Ahem… Anyways, Argento Soma’s inter-character relations are somewhat like Evangelion, with a differing point; conflicts between characters are not solved by someone backing down, but by an understanding on both sides; Ryu himself has to come to terms with the fact that he has to hide his hate of Frank, now an ally of FUNERAL (apparently Hattie can call on him for some anti-alien action) and that while he is offered his chance at revenge, he doesn’t get to choose when, as well as his own interactions with his FUNERAL comrades also come to serve as a sort of anchor for the vestiges of his humanity several times in the series. He also has to grapple with his feelings of Hattie since the memory of his dead girlfriend is too fresh to forget and he often stops just short of treating Hattie like her; he earns several What a Jerk moments due to this three points.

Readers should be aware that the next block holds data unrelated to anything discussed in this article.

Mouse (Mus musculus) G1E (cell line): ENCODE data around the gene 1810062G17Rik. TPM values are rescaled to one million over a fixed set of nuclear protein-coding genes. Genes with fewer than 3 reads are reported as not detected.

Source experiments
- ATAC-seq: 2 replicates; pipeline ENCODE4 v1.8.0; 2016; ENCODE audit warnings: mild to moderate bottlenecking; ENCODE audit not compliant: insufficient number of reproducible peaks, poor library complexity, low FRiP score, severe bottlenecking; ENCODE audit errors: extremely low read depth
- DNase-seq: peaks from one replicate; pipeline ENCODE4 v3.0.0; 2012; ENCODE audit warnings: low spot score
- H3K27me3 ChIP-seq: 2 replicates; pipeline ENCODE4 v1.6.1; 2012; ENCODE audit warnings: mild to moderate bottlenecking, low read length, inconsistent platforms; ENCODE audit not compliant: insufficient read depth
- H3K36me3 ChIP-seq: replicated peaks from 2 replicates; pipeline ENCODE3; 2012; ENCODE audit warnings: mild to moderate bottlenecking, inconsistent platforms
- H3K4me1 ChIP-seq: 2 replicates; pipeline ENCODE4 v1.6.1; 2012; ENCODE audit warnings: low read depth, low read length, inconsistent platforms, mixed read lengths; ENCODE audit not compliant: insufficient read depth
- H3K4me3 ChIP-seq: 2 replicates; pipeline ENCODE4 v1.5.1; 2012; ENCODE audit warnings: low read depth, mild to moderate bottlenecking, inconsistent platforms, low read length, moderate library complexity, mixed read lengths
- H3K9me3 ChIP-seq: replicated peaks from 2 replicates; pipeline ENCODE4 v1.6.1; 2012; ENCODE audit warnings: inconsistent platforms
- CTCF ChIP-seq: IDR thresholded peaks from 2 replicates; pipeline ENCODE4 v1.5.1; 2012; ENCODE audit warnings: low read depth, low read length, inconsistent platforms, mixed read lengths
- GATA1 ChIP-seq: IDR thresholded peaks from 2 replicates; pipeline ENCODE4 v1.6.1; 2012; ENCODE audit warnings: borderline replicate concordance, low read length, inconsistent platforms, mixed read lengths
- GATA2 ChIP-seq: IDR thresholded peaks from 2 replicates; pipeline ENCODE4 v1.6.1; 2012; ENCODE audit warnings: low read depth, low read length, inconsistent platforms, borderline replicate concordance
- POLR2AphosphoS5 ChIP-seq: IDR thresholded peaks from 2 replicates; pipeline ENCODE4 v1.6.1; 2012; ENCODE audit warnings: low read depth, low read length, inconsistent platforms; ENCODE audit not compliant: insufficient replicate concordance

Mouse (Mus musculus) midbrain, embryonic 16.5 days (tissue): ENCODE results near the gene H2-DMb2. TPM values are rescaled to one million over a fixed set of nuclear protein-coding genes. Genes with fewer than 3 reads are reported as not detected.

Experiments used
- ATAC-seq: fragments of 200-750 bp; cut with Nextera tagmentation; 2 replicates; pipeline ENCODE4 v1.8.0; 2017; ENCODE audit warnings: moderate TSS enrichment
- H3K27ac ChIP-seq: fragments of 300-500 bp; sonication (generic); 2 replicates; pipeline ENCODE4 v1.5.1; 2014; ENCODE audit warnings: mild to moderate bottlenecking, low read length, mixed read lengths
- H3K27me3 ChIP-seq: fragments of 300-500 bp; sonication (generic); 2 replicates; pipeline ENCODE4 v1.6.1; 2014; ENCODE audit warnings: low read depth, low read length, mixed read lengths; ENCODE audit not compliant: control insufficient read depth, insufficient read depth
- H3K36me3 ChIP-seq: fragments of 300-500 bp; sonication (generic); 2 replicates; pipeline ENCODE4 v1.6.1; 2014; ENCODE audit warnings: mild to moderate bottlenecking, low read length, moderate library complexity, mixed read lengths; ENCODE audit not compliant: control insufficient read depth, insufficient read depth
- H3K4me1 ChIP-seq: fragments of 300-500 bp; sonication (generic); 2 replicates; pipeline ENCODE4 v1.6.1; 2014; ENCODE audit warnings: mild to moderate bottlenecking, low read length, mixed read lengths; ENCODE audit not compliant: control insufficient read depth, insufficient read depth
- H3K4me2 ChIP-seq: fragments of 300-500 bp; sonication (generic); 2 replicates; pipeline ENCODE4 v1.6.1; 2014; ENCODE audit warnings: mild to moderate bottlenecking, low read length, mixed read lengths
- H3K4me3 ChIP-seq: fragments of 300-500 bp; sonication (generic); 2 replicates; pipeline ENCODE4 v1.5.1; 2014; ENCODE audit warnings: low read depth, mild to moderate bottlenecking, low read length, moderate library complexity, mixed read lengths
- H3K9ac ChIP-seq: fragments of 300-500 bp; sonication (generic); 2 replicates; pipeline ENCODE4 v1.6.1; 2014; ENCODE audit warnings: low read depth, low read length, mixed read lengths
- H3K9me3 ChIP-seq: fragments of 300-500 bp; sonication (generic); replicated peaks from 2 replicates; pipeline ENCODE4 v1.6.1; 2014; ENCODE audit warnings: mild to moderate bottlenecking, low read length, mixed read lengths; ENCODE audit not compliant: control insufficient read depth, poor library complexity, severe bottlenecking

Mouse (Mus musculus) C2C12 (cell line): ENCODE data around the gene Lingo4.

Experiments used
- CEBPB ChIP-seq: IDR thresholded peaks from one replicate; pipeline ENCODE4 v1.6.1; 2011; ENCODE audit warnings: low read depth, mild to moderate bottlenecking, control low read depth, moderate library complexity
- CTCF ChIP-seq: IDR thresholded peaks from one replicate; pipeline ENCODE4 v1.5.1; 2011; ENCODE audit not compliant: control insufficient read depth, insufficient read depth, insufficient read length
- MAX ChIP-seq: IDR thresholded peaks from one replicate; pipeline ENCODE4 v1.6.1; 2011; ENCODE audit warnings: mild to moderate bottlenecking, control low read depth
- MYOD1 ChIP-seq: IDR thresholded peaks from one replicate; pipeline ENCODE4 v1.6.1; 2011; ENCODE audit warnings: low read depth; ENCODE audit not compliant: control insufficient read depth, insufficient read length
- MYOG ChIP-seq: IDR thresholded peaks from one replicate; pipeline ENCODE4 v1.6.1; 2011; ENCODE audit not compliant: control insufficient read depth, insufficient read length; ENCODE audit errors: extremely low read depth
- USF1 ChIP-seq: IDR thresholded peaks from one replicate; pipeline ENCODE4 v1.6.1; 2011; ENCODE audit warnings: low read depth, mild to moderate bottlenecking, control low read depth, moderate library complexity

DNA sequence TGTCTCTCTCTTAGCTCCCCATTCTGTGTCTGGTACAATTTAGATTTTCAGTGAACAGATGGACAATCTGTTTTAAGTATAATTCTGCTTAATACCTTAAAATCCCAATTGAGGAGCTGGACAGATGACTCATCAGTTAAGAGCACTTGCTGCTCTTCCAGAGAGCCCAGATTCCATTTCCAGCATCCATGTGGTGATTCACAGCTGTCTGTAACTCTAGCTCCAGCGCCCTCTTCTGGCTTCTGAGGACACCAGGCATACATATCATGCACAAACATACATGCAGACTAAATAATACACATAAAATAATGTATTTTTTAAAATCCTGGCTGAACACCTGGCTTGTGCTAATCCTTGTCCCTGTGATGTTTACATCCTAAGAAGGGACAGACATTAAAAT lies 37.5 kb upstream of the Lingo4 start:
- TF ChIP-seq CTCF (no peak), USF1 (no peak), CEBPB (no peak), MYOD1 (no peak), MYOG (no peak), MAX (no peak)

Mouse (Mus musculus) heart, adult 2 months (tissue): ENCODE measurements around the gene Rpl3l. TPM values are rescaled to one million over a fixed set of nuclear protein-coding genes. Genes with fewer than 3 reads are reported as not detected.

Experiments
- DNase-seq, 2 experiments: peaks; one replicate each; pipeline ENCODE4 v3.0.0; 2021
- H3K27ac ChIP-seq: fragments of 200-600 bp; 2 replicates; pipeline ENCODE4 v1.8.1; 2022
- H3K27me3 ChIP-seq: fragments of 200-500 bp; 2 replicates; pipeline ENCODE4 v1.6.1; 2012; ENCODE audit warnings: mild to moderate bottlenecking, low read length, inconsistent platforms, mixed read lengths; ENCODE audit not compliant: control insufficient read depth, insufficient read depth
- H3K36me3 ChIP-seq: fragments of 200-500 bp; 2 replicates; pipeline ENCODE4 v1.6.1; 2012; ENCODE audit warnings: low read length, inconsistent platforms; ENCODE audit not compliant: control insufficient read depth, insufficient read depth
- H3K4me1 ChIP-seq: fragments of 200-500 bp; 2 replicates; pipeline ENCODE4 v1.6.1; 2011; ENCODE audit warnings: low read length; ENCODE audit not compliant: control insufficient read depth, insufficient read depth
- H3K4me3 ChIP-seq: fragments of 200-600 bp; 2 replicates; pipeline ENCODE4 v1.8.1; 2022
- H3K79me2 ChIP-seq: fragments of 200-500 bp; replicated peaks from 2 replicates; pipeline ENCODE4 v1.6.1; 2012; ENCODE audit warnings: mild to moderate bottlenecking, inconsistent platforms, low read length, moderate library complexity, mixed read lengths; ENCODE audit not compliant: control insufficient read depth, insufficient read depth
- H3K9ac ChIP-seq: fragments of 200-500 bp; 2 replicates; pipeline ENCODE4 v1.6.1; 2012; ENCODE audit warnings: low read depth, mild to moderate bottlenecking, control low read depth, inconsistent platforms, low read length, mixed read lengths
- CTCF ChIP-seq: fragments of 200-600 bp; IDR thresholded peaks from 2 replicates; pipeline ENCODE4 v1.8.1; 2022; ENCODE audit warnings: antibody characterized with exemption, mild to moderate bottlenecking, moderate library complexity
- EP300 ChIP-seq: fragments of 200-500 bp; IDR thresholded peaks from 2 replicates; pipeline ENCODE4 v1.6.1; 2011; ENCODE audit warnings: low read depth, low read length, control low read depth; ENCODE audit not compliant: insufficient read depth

Eventually however, when the truth about the aliens and Frank, as well as Frank’s true actions during his first awakening are revealed, Ryu finds that he is completely empty; having lived all this while for revenge, his entire existence is left devoid of meaning once the need for revenge is gone. Amongst all the characters, he ultimately gets the worst ending, and at the same time the best. Each of the characters also get their own endings that are ironically linked to whatever they resemble the least; though, their endings are applied in such a way that they learn to appreciate it and prevent themselves from becoming their most hated object.